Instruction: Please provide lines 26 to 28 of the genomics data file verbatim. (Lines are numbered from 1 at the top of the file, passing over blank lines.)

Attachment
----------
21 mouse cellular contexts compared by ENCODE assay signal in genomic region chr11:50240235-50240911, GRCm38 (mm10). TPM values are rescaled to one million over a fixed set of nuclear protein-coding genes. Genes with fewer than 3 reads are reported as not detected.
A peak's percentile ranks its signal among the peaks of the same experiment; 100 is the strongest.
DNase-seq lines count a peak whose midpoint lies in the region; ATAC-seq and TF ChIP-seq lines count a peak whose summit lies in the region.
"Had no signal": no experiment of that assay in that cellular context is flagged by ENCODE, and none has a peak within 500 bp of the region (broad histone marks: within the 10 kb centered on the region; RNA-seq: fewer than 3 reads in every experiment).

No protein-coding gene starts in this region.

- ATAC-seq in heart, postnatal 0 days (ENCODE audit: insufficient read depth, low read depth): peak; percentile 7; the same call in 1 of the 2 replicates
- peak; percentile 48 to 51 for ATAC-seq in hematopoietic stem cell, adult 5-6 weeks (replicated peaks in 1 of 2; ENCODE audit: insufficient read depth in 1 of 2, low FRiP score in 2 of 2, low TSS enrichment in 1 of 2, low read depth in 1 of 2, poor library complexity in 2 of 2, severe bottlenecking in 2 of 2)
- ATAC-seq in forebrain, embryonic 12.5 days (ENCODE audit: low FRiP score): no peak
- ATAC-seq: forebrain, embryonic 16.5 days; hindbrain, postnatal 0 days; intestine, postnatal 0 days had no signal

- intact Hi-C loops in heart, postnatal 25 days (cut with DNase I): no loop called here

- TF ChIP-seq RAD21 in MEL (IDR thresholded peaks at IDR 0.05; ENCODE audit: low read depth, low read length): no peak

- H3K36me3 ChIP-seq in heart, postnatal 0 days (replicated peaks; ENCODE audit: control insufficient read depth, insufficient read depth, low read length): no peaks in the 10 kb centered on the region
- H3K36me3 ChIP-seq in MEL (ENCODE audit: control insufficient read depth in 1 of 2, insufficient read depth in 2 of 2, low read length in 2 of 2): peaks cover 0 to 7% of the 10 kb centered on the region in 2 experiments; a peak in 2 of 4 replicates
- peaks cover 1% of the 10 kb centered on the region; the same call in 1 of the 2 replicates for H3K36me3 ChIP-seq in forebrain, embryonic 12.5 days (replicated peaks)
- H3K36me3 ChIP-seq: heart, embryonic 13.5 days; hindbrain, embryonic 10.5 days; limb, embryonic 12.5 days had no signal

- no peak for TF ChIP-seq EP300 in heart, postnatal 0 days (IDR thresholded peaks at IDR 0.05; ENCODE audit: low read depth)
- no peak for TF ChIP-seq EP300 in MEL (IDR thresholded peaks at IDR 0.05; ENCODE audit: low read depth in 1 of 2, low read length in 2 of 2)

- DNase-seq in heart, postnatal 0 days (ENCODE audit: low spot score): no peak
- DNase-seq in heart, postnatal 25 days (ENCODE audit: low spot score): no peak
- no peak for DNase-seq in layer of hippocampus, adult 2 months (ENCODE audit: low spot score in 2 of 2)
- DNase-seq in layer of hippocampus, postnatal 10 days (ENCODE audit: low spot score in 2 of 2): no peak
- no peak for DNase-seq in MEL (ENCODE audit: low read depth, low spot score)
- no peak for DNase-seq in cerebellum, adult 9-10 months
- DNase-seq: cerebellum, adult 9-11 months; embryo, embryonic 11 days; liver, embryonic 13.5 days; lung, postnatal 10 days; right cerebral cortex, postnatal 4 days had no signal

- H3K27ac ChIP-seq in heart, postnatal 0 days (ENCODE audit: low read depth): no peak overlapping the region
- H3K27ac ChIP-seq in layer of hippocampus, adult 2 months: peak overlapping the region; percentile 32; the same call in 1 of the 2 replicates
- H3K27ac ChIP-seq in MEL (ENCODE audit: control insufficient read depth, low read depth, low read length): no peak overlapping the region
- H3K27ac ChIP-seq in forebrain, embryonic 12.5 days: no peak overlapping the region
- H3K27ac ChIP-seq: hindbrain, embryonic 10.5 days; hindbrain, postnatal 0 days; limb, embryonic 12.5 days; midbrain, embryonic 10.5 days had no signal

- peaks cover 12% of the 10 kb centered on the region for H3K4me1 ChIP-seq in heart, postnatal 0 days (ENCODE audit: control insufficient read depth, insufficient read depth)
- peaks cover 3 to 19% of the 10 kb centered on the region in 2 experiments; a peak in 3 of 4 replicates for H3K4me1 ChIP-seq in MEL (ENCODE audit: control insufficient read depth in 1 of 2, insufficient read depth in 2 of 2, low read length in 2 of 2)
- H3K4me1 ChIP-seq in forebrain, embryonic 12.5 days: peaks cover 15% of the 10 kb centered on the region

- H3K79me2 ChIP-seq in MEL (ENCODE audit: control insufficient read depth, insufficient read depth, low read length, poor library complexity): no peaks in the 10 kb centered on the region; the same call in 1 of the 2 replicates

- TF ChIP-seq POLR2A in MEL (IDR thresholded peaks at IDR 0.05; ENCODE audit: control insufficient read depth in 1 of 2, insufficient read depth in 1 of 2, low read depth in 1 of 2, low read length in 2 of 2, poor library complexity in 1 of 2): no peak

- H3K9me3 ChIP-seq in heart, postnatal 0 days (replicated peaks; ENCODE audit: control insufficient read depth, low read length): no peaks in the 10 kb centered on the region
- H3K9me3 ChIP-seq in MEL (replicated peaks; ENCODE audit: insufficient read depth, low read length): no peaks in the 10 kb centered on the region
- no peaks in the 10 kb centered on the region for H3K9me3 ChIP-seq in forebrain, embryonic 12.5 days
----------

- H3K27ac ChIP-seq in layer of hippocampus, adult 2 months: peak overlapping the region; percentile 32; the same call in 1 of the 2 replicates
- H3K27ac ChIP-seq in MEL (ENCODE audit: control insufficient read depth, low read depth, low read length): no peak overlapping the region
- H3K27ac ChIP-seq in forebrain, embryonic 12.5 days: no peak overlapping the region